Will the latest on R. Kelly be enough for fans to drop him?

R. Kelly, shown at an Atlanta Hawks game, has been accused of running a “sex cult” out of his Johns Creek home. One of the purported victims said late Monday that the report is mistaken and that she is fine. Al Bello / Getty Images

After the most recent allegations against crooner R. Kelly surfaced — that he is running a sex cult out of his home — has the time finally come to stop supporting "The Pied Piper of R&B?"

Atlanta resident Wanda Hyatt says yes.

Hyatt purchased an $85 ticket to the upcoming R. Kelly concert at the Wolf Creek Amphitheater. Now she wants her money back.

“I bought the ticket just to hang out with my friends because they wanted to go,” Hyatt said. “He is very talented and I have seen him in concert before. I don’t believe trying people in the newspapers and on social media. However, I think I can spend this money on other artists, who are just as talented, but not in the news.”

Kelly has racked up more than 20 years of hits, creating something of a soundtrack for the black experience. But in those same 20 years, he has amassed a host of charges of sexual misconduct — usually involving underage girls.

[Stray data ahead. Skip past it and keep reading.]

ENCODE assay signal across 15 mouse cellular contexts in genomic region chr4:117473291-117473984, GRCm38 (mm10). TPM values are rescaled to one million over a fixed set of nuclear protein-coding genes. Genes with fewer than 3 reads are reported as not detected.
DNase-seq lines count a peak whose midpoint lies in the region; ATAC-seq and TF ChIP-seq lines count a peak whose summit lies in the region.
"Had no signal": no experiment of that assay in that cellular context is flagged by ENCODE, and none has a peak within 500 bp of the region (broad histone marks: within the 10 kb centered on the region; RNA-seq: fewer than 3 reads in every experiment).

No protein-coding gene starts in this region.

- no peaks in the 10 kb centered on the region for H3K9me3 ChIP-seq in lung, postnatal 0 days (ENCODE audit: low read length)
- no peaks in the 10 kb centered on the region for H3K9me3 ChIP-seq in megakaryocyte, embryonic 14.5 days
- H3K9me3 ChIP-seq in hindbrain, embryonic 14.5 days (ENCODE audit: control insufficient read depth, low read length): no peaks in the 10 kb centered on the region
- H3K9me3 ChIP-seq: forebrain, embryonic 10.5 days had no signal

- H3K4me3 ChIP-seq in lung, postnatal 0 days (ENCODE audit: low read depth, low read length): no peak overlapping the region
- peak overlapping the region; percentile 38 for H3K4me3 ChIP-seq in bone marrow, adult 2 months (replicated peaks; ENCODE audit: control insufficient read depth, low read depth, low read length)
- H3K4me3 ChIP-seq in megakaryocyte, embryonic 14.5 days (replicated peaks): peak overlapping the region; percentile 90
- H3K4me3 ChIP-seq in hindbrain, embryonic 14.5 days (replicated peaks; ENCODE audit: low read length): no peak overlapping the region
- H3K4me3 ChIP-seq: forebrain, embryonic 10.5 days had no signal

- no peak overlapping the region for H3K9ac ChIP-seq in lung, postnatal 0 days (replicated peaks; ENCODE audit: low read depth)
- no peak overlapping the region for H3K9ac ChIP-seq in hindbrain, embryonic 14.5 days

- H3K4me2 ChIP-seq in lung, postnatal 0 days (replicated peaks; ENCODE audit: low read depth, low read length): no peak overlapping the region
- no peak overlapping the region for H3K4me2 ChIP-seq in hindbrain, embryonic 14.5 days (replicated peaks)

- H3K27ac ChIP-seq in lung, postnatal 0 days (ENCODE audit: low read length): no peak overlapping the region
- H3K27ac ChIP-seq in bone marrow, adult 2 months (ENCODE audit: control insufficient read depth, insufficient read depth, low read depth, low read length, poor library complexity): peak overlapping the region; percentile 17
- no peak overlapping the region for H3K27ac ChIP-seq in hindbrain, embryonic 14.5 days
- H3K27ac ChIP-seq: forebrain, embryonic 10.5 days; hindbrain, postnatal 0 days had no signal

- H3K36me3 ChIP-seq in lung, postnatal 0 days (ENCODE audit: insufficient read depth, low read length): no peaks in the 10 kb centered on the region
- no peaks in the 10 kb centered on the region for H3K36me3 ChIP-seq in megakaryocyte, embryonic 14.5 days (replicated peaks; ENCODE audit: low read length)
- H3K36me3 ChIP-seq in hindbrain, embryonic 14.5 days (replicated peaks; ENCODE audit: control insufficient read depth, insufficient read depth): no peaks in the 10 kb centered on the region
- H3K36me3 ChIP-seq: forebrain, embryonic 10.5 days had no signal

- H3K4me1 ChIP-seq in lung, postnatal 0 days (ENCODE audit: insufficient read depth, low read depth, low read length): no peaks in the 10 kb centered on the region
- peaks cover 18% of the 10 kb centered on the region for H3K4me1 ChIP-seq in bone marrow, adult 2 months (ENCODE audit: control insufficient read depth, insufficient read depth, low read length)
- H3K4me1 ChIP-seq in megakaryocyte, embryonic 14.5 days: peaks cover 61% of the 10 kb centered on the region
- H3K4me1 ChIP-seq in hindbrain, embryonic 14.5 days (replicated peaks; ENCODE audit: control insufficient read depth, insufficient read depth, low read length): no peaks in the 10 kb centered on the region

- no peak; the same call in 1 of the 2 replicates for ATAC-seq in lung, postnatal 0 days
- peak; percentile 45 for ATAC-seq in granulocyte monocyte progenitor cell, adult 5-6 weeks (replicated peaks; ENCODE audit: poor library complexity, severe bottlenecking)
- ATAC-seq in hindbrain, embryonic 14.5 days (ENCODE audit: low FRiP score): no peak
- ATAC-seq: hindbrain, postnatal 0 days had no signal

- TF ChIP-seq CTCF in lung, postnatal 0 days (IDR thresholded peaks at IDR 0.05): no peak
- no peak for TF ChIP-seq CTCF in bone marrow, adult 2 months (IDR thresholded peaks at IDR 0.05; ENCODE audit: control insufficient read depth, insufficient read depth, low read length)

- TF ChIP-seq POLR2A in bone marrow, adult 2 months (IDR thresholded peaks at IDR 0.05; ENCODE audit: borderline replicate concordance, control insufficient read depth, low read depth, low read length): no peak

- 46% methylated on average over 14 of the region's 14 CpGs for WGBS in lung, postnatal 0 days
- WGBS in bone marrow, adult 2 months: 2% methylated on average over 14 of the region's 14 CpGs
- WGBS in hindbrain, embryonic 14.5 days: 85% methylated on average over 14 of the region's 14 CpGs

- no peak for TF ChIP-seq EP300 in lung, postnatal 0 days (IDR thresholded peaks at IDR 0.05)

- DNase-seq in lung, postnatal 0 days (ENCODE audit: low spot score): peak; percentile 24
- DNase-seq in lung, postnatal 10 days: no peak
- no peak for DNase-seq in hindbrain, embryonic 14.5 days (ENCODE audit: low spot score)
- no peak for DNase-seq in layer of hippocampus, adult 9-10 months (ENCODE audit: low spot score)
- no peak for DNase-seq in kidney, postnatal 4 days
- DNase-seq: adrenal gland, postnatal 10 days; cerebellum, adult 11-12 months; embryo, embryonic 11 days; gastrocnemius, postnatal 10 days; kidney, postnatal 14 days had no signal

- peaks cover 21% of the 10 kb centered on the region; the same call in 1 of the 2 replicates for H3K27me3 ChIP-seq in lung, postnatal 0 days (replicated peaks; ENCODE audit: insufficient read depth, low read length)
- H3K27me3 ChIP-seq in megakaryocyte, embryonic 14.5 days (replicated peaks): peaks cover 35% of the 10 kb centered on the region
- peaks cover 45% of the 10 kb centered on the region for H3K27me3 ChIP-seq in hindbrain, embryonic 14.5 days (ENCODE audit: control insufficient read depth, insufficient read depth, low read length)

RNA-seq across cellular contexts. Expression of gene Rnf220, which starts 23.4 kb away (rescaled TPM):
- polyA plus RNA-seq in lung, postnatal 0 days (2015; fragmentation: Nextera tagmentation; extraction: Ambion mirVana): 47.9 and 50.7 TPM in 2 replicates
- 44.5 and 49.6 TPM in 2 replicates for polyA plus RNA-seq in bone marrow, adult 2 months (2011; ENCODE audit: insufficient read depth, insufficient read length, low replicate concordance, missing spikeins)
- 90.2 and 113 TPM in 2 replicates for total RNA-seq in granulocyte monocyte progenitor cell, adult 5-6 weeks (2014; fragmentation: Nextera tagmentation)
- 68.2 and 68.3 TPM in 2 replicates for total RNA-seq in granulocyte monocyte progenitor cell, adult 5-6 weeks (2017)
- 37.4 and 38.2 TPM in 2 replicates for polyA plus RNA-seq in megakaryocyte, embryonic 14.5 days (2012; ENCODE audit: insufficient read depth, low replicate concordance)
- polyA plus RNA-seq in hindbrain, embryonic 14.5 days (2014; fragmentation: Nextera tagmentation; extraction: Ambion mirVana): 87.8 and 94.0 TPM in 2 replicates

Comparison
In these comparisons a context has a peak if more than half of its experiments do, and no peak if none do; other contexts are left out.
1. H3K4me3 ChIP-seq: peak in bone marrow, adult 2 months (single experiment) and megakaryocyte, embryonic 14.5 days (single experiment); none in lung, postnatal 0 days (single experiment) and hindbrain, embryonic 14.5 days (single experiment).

That has left fans like Hyatt, particularly in the African-American community, struggling with ways to reconcile and confront the two sides of the singer.

The AJC's Ernie Suggs believes he has figured out a way to resolve that struggle.

R. Kelly is accused of holding women against their will in his homes. A BuzzFeed story claims the Grammy-winning singer runs an "abusive cult." The story cites three sets of parents of women allegedly living with Kelly. The women are forbidden to contact their families, the story says. These women live in Kelly's homes in Chicago and Johns Creek, according to the report. Johns Creek police conducted a well-being check for an alleged victim in December 2016. No one was home at one house they checked o

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